1879 - 1901
1901 - 1911
1911 - 1919
1919 - 1938
1938 - 1945
1945 - 1964

Gustav Klimt
Alexander Zemlinsky
Gustav Mahler
Walter Gropius
Dr. Paul Kammerer
Oskar Kokoschka
Franz Werfel
Johannes Hollnsteiner

Alma the composer
Kokoschka's Alma portraits

Alma Fetish

The Puppet
Reserl (Chamber Maid)
Emil Jakob Schindler, father
Anna von Bergen, mother
Carl Moll, stepfather
Maria Anna Mahler, daughter
Anna Mahler, daughter
Manon Gropius, daughter
Martin Carl Johannes, son
Berta Zuckerkandl
Max Burckhard
Bruno Walter
Sigmund Freud
Gerhart Hauptmann
Lili Leiser
Hanns Martin Elster
August Hess
Georg Moenius
  Alma & Venice
Alma & Lisbon
Alma & Los Angeles
Alma & Jerusalem
Alma & New York

The Silent Woman Part 2

Looking back in I950, Kurt Pinthus recalled a Visit to Kokoschka’s studio in Dresden: "On the sofa in Kokoschka’s living room, between the side wall and the long wall, behind the round table, there it sat - life-size, shimmering white, crowned with chestnut brown hair, a blue jacket round its shoulders: the doll, the fetish, the artificial woman, the ideal lover, the ideal Model."

When Kokoschka was questioned on the matter of his fetish in I93I/32, he came straight to the point: I wanted to own a life-size replica of Alma! I sought out the best female artisan I could find, I saw to it that she was provided with all Alma's photographs and measurements so that she could create the doll I had in mind. I waited anxiously for it to be delivered.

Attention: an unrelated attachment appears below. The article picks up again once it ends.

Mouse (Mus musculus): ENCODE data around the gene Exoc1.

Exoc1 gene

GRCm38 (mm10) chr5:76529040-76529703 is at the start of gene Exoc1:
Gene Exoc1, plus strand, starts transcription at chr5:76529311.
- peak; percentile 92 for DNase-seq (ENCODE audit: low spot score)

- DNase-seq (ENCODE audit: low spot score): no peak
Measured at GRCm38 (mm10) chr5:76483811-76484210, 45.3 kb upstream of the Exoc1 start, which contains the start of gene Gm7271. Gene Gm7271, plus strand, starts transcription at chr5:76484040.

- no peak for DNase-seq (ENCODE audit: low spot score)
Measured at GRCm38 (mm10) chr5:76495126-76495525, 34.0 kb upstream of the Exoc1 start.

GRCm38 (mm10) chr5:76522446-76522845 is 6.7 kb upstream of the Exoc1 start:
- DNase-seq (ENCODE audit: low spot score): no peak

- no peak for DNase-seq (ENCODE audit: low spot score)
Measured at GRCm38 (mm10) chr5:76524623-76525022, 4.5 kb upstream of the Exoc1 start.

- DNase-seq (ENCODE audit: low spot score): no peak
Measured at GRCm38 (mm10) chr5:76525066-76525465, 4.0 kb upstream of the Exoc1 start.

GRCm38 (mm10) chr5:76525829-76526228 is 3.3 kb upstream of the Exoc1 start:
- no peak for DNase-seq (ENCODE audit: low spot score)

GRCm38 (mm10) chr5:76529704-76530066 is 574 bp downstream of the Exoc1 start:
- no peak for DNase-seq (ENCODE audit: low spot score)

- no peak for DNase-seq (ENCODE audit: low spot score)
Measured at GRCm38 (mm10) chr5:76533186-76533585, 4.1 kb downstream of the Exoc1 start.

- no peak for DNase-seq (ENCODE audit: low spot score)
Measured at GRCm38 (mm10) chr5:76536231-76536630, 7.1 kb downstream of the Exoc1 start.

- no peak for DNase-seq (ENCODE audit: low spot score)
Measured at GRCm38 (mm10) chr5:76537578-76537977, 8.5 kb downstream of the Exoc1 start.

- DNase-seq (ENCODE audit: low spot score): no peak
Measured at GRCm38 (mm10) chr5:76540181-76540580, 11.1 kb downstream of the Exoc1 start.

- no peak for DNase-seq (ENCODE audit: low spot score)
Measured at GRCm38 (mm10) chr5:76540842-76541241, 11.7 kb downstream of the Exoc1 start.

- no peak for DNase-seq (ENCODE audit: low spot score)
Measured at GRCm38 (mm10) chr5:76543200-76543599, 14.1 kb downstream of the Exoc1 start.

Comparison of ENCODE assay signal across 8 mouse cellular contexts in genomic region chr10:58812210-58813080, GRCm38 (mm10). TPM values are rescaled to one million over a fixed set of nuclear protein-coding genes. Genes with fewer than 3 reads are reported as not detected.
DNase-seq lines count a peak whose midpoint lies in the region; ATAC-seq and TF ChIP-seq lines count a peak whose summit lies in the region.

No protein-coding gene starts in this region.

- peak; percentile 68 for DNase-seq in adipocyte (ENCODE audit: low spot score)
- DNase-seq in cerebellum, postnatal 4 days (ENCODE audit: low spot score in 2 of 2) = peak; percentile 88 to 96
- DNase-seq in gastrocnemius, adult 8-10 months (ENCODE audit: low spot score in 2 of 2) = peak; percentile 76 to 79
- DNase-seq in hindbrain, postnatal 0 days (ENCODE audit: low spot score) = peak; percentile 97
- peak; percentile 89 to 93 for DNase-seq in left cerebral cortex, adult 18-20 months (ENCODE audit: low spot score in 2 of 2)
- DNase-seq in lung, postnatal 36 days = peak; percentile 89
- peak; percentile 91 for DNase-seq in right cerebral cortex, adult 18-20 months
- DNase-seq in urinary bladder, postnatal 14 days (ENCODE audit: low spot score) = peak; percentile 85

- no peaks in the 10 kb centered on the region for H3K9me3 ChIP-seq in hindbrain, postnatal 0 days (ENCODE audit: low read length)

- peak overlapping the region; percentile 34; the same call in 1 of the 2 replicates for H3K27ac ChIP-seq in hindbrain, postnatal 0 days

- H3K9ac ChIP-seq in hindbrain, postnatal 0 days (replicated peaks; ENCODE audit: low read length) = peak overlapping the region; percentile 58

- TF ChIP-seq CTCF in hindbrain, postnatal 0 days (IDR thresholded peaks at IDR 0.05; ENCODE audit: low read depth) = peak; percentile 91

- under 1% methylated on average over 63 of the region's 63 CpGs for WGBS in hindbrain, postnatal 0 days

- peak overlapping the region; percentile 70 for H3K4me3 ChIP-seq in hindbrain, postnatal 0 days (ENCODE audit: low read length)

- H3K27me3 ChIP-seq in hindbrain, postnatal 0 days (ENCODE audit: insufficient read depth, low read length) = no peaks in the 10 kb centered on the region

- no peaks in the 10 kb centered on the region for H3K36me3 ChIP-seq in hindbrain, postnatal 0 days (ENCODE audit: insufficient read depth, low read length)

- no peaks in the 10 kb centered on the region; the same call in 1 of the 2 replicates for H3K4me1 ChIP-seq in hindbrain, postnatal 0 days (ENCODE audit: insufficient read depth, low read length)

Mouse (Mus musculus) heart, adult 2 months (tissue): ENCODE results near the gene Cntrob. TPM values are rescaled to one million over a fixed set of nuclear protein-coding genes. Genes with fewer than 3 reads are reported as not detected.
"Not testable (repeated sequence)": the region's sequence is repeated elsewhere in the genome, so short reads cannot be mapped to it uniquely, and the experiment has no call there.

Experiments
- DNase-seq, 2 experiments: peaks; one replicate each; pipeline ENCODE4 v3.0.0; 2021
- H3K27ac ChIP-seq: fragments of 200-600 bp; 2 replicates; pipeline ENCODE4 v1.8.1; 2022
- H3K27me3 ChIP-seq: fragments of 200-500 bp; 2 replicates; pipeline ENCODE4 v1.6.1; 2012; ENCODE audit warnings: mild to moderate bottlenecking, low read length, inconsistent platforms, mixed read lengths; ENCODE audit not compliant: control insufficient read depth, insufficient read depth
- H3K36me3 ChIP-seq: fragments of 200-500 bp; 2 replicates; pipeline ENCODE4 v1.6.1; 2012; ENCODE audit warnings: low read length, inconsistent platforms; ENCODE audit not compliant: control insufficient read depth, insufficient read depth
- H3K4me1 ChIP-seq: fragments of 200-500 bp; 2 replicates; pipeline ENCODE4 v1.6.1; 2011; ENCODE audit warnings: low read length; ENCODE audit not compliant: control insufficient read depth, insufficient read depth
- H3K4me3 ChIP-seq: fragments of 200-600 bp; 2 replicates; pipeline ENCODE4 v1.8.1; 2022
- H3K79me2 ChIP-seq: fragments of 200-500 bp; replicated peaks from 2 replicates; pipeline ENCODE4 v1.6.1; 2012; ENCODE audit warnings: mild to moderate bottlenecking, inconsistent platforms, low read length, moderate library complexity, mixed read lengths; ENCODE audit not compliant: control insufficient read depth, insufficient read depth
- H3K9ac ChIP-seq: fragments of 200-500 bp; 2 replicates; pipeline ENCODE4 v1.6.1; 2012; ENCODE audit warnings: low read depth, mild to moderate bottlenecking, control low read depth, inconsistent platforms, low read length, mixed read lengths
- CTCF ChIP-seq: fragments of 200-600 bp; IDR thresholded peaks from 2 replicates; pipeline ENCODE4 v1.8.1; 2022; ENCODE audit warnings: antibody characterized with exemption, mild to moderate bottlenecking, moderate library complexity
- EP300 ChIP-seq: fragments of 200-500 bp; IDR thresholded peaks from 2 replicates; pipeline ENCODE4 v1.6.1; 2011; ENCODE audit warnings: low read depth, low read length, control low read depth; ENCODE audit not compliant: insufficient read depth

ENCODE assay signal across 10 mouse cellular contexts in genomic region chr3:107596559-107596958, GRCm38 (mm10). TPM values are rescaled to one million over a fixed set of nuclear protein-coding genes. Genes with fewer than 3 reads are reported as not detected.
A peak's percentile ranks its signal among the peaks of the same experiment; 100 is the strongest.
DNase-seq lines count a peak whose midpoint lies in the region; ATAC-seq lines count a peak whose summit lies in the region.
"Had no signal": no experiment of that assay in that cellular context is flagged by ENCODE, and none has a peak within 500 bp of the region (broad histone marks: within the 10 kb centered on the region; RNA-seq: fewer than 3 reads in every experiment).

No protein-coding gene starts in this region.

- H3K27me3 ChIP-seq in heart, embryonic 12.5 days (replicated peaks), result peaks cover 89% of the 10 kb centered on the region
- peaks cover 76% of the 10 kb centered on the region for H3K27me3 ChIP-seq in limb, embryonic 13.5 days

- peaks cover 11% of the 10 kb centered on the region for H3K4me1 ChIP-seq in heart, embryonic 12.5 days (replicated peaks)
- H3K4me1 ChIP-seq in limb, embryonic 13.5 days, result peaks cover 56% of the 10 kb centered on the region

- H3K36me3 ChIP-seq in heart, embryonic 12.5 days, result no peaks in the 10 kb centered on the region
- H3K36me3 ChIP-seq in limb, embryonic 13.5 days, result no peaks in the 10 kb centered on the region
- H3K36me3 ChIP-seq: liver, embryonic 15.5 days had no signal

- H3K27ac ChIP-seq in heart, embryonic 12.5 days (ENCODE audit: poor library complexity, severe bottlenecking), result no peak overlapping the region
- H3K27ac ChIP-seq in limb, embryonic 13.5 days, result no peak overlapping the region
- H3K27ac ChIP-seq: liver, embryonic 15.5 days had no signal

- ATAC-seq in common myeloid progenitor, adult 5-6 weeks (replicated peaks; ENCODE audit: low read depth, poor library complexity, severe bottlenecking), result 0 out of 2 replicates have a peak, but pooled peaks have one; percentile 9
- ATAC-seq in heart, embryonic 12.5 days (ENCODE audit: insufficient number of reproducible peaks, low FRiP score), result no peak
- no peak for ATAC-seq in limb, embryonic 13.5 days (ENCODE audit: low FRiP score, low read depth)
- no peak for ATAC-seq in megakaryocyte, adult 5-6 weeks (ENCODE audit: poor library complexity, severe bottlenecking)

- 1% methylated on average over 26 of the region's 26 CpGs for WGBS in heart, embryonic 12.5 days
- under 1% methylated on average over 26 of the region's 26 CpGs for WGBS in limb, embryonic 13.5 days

In order to dress it with an equal elegance to Alma's, I bought dresses and lingerie from the best Parisian houses. In those days I had an elderly butler working for me and a young maid named Hulda. The butler got so excited at the thought at setting eyes on this utterly incredible creature that on the day the trunk arrived and the two porters carefully began to unpack the doll, he had a stroke.

When Hulda saw the Schweigsame Frau, the Silent Woman, however, she was in
seventh heaven, and as for me, I was enraptured! It was just as beautiful as Alma, even though its breasts and hips were stuffed with sawdust.”

However, the artist denied that he had ever sat in a box at the opera with the doll and explained that it was not him but Hulda who was responsible for spreading all those wild stories.

She would tell them to anyone who was willing to listen, because naturally everyone in Dresden was gossiping about my strange carryings-on with a doll. Finally, after I had drawn it and painted it over and over again, I decided to do away with it. It had managed to cure me completely of my Passion. So I gave a big champagne Party with chamber music, during which Hulda exhibited the doll in all its beautiful clothes for the last time. When dawn broke - I was quite drunk, as was everyone else - I beheaded it out in the garden and broke a bottle-of red wine over its head.

The next day, a Police patrol happened to glance through the gates, and seeing what was apparently the body of a naked woman covered with blood, they burst into the house suspecting some crime of passion. And for that matter, that's what it was... because in that night I had killed Alma... In the grey morning light the refuse collectors removed Kokoschka’s dream of Eurydice's return.

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